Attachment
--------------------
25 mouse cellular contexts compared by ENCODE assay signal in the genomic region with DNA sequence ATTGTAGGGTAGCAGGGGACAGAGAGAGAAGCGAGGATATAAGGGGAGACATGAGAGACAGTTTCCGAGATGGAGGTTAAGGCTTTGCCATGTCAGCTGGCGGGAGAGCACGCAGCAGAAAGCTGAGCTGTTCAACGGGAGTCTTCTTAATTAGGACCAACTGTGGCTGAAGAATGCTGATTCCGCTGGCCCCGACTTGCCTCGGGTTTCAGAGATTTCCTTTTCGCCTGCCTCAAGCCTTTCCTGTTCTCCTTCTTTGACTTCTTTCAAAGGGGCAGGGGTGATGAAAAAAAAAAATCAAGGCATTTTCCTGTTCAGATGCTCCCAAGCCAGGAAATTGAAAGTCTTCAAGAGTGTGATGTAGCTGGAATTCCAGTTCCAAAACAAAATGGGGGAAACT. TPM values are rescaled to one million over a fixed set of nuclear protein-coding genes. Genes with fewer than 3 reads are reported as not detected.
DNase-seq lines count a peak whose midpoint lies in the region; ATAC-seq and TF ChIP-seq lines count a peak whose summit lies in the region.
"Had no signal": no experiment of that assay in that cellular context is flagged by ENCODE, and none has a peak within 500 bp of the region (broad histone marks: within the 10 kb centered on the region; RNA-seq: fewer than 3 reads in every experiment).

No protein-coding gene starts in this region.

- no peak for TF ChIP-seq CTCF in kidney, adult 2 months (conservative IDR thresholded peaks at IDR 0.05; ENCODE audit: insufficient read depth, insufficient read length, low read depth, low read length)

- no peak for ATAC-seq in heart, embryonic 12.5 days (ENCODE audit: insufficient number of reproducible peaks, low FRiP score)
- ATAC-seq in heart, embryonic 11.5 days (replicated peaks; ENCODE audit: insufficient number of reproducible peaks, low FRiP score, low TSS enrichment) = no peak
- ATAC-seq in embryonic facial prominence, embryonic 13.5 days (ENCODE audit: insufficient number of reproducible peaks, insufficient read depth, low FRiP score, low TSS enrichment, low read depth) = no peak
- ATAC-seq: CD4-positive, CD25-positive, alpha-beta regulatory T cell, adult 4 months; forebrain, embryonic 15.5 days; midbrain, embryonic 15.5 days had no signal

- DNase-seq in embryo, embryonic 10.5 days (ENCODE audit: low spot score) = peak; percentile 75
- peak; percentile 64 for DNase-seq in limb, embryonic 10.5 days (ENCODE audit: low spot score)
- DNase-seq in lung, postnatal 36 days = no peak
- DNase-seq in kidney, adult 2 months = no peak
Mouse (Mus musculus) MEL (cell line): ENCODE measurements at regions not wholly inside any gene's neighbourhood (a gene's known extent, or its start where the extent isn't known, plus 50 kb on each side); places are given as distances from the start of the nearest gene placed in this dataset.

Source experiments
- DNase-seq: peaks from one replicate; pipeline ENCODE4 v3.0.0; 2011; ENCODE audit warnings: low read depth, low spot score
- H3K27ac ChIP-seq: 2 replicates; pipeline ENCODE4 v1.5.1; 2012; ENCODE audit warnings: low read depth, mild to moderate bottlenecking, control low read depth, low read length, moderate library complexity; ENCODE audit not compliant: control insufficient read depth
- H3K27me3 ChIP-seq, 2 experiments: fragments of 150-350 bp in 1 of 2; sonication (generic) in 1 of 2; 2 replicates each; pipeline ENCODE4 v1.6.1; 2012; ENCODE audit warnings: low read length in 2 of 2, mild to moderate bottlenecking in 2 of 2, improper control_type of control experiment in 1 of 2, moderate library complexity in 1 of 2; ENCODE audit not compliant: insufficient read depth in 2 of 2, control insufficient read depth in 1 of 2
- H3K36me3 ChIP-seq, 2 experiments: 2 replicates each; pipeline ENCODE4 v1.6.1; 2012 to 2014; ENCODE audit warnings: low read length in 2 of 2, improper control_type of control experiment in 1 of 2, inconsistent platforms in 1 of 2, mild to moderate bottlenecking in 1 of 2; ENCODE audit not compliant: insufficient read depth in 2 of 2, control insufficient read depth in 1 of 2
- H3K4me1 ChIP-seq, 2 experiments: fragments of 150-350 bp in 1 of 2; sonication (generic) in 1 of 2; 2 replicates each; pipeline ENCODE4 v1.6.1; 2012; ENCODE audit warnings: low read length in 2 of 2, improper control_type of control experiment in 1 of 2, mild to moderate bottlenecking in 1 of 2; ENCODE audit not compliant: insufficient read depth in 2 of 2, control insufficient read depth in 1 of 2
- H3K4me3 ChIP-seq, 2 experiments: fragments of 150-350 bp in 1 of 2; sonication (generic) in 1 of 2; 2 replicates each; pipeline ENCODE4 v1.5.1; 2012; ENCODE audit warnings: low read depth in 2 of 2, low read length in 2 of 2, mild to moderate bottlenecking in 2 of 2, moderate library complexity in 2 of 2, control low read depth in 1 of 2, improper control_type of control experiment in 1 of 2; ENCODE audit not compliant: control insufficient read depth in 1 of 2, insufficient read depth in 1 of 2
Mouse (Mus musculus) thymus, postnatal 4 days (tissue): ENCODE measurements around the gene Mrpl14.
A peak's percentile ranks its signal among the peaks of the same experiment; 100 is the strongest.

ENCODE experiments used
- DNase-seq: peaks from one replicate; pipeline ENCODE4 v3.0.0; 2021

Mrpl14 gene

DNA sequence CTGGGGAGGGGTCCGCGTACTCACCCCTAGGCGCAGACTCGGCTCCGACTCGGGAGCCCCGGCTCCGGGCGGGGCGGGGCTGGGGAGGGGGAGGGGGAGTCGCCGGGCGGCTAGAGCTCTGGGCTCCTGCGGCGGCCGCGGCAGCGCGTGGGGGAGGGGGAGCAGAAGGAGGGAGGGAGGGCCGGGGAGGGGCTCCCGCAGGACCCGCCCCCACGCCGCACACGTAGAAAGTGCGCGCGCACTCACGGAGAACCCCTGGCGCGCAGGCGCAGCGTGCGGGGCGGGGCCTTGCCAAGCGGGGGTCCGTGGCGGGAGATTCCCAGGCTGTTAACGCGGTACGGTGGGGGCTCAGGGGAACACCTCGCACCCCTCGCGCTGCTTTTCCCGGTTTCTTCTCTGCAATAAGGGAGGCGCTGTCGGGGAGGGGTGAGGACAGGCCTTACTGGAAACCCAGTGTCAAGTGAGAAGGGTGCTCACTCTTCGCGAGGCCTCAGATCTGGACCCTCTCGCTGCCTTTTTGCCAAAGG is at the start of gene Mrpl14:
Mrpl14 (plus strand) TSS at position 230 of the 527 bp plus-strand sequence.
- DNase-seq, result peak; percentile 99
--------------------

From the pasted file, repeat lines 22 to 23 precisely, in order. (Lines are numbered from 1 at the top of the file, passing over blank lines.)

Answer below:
Mouse (Mus musculus) thymus, postnatal 4 days (tissue): ENCODE measurements around the gene Mrpl14.
A peak's percentile ranks its signal among the peaks of the same experiment; 100 is the strongest.